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The Eighth Plague: Locusts


Then the L ord said to Moses, “Go to Pharaoh; for I have hardened his heart and the heart of his officials, in order that I may show these signs of mine among them, 2and that you may tell your children and grandchildren how I have made fools of the Egyptians and what signs I have done among them—so that you may know that I am the L ord.”

3 So Moses and Aaron went to Pharaoh, and said to him, “Thus says the L ord, the God of the Hebrews, ‘How long will you refuse to humble yourself before me? Let my people go, so that they may worship me. 4For if you refuse to let my people go, tomorrow I will bring locusts into your country. 5They shall cover the surface of the land, so that no one will be able to see the land. They shall devour the last remnant left you after the hail, and they shall devour every tree of yours that grows in the field. 6They shall fill your houses, and the houses of all your officials and of all the Egyptians—something that neither your parents nor your grandparents have seen, from the day they came on earth to this day.’ ” Then he turned and went out from Pharaoh.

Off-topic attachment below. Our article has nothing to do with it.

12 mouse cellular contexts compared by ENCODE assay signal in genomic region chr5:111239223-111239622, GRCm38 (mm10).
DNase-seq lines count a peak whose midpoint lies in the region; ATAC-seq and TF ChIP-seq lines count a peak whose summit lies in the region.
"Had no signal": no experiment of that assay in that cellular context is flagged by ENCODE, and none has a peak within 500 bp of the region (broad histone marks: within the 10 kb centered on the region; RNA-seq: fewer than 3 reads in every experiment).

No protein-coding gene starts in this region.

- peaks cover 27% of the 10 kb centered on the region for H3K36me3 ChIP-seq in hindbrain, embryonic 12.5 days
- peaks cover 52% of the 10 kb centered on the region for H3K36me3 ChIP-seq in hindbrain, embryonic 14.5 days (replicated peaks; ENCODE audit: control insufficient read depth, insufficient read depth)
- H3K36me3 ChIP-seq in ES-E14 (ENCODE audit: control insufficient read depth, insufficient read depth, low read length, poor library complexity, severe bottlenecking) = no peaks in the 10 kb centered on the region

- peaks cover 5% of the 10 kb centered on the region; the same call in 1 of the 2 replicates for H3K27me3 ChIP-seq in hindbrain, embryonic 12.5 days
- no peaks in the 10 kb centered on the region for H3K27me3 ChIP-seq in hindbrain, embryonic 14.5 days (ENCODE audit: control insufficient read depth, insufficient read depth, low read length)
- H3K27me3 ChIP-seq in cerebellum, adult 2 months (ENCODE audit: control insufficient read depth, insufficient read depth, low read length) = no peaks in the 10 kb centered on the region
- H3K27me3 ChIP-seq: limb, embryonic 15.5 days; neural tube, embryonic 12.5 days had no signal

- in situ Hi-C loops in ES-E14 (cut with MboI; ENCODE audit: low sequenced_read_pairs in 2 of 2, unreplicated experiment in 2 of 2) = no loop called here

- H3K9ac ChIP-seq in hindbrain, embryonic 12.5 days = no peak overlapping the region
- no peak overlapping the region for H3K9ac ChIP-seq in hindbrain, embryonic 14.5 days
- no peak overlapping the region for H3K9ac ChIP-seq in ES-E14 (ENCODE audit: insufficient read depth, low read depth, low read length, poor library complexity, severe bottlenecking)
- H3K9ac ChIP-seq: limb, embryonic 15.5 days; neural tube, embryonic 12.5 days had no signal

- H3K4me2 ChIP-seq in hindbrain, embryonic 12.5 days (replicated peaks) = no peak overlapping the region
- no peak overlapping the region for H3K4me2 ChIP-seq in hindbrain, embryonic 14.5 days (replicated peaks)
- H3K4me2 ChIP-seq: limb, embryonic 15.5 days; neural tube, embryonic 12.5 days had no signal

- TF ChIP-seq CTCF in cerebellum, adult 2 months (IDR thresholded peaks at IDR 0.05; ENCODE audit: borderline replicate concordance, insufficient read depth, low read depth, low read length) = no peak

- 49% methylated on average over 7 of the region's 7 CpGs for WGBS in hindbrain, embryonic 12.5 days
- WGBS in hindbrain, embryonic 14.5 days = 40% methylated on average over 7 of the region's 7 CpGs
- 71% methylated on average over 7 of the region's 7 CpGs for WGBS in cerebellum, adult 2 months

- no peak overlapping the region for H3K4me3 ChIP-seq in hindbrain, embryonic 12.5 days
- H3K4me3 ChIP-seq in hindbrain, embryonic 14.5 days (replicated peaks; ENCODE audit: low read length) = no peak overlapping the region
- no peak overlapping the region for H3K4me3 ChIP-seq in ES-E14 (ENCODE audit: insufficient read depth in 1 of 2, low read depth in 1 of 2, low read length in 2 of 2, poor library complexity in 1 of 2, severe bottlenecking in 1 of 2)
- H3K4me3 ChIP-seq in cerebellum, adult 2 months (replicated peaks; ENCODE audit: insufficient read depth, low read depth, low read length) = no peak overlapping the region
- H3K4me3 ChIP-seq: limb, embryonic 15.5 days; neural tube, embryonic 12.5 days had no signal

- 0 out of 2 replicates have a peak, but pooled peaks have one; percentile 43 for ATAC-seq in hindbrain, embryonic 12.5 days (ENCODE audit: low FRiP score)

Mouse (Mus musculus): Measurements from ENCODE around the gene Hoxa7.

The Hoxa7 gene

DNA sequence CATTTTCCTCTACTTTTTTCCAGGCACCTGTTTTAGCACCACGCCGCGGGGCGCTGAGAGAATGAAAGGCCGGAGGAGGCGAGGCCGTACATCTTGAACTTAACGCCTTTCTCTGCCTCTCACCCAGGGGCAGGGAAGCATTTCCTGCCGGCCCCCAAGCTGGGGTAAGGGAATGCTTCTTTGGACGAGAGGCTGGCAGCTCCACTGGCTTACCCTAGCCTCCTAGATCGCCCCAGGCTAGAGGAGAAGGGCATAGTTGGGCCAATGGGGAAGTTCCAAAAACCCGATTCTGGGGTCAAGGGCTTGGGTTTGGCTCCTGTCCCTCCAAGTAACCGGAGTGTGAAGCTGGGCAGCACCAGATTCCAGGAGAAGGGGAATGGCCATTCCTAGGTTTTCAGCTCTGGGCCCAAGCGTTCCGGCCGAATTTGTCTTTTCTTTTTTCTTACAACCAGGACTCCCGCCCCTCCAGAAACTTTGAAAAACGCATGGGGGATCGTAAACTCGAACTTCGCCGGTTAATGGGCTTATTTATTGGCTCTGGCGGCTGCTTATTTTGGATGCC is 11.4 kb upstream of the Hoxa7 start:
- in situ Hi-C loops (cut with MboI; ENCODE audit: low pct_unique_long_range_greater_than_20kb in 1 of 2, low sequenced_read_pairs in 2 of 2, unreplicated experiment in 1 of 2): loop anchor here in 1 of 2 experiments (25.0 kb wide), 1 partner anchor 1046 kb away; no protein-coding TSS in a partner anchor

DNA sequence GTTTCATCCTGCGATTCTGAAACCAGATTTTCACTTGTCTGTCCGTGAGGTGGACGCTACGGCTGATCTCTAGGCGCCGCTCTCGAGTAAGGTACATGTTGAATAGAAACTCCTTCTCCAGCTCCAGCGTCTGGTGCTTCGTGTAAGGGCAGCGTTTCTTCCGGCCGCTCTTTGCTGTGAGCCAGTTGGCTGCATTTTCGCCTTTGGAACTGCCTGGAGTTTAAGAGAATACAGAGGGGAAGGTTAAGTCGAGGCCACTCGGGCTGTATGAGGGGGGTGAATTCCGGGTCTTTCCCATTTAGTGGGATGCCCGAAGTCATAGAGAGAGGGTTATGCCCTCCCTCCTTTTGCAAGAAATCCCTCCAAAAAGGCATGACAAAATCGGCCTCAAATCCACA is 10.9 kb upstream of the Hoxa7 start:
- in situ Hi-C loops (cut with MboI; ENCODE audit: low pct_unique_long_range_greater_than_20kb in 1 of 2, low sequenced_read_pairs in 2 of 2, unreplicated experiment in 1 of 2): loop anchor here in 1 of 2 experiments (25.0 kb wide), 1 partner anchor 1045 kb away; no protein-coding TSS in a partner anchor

7 Pharaoh’s officials said to him, “How long shall this fellow be a snare to us? Let the people go, so that they may worship the L ord their God; do you not yet understand that Egypt is ruined?” 8So Moses and Aaron were brought back to Pharaoh, and he said to them, “Go, worship the L ord your God! But which ones are to go?” 9Moses said, “We will go with our young and our old; we will go with our sons and daughters and with our flocks and herds, because we have the L ord’s festival to celebrate.” 10He said to them, “The L ord indeed will be with you, if ever I let your little ones go with you! Plainly, you have some evil purpose in mind. 11No, never! Your men may go and worship the L ord, for that is what you are asking.” And they were driven out from Pharaoh’s presence.